elizabethDirected by: Shekhar Kapur.

Written by: William Nicholson and Michael Hearst.

Starring: Cate Blanchett, Clive Owen and Geoffrey Rush. 114 min. PG-13.

Review top sheet: an engaging sequel to Elizabeth: the Virgin Queen; vaguely based on the next chunk of the life of Queen Elizabeth I of England, where Cate Blanchett and the costume designer again tie as man of the match.

Will you like this film?

  • Yes, if you are okay with consuming English history sautéed in a gallon of Hollywood screenplay formula.
  • No, if you are a historian who specialises in the Elizabethan era.
  • Maybe, if you would enjoy seeing a story where female competence does not deteriorate into a ‘wimmin’s’ film.

 

General comments: history is said to be written by the victors. By that measure, Hollywood and the people who run it have conquered the earth. Be it Noah, Joan of Arc, the bombing of Pearl Harbour, the German concentration camps of WWII or the Iraq war, the process is the same: Hollywood makes one or more films on the subject, and with that the official version is set. Of course, in our rational minds, we all know that these are only films, but when we access our subconscious minds on the fly, Hollywood provides the clearest and most instantaneous references we have.

Orwell observed: He who controls the present, controls the past. He who controls the past, controls the future. And this level of control is easily gauged, even under the system known as Democracy where we are encouraged to feel we can exercise discretion in the matter of our opinions. The charade of freedom ends abruptly when the opinions expressed are not on the menu. Take mainstream history: there are versions of particular events that countenance nothing less than total acceptance. Whether such versions are true is not the point. They form an invisible wall which exists most demonstrably at the dinner parties of the chattering classes. When you hit it, you will know because you will be rebuked by a torrent of self-righteousness, anger and withering scorn – and when the night is over you will be struck off your hosts’ Christmas card list. This from people who would claim to their dying day to be free-thinking liberals.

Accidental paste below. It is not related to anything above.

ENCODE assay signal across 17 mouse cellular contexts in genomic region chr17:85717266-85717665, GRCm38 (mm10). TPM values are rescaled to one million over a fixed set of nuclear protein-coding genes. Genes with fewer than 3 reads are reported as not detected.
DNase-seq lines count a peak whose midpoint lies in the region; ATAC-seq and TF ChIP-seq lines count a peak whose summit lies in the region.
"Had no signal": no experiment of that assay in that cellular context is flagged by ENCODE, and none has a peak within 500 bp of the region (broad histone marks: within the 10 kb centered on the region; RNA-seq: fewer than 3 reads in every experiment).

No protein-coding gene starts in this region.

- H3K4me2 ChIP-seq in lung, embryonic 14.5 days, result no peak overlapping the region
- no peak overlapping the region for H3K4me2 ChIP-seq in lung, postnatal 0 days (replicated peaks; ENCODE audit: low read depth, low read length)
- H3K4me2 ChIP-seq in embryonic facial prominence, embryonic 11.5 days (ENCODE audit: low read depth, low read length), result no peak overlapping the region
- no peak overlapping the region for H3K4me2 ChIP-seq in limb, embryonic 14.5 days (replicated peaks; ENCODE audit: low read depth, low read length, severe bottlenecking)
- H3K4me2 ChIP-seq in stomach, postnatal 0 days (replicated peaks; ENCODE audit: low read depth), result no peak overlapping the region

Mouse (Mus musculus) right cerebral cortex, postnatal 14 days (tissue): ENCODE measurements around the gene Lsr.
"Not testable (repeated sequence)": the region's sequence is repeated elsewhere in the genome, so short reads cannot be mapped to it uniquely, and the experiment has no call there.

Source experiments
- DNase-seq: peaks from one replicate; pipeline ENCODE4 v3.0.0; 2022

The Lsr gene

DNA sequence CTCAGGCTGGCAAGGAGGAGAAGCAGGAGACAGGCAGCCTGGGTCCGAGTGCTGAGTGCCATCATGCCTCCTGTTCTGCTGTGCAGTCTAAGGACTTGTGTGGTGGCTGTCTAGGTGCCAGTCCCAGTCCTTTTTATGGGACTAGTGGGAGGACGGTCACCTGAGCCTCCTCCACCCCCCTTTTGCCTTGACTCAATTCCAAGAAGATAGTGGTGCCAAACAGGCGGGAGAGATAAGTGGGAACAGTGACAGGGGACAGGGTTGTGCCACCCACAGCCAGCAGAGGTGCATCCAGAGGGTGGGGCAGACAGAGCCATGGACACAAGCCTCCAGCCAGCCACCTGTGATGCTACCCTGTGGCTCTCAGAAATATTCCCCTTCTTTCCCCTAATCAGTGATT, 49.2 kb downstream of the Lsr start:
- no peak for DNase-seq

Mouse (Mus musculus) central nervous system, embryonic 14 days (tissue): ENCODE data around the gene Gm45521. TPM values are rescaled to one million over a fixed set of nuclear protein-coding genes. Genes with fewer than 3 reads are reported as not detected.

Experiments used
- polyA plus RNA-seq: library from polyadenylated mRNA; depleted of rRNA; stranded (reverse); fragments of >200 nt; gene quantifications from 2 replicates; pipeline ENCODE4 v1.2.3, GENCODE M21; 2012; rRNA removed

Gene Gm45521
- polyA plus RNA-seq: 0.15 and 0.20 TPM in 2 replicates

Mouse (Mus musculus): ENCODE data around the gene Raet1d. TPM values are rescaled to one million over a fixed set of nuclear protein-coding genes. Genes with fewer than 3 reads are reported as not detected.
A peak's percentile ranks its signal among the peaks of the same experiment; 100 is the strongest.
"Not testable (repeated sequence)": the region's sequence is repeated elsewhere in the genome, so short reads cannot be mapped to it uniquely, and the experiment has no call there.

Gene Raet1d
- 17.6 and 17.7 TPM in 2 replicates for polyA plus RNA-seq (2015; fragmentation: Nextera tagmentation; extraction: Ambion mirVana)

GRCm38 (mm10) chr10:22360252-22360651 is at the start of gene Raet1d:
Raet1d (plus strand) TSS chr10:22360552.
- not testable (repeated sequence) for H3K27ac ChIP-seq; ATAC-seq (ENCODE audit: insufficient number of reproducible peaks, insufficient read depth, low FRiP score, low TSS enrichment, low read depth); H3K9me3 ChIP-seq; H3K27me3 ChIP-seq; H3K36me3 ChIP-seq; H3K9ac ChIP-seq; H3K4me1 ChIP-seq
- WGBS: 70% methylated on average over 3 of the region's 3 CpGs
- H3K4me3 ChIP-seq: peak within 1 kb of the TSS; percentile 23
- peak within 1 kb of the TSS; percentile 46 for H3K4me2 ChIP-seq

So were they actually there? Did they witness the events in question with their own eyes? No, of course not. A film director decided what happened with an eye to the Oscars and everyone watched the resultant film. The myth is now reality and woe betide you if you try questioning it. That’s the power of celluloid over real historical investigation or intellectual inquiry.

Of course, just because we take our history from books rather than films doesn’t mean our view is not distorted. Intelligent-sounding books are frequently full of absolute rubbish, as anyone who has done a degree will confirm. However, Neil Postman in his Amusing Ourselves to Death argues convincingly that film – by its very nature – is condemned to trivialise and distort fact. It can do nothing else. With the best will in the world, one hundred and fourteen minutes are simply not enough to “do” a chunk of Elizabethan history

So does all this that mean that Elizabeth: the Golden Age is a bad film? Not at all. The first twenty minutes are a bit clunky and Walsingham has lost much of his gravitas since Elizabeth: the Virgin Queen, but it’s a damn fine film all the same and I enjoyed it a lot.

But it – just like all the other films “based on history” – has nothing to do with history whatsoever. It’s just a story.

Out-of-five star ratings:

  • Story: ****
  • Acting: ****
  • Substance: ***
  • Film craft: *****

 

Story comments: an interesting, convincing drama.

Acting comments: Cate Blanchett is great and the relationship between her Elizabeth and Owen’s Raleigh works in Hollywood terms.

Substance comments: this film combines the themes of faith in one’s destiny, acceptance of one’s duty, and both sides of the coin of power; an insightful and enriching exposition of human strengths and frailties, and mercifully free of any sort of politicisation of Elizabeth for ‘feminist’ purposes.

Film craft comments: beautifully shot, sumptuous sets, and festooned with glorious costumes. A visual treat.

A taste of the story: the film focuses on the years of Elizabeth’s rule where she consolidated power at home and abroad, and her relationship with the adventurer Sir Walter Raleigh.

Published by The Moscow News.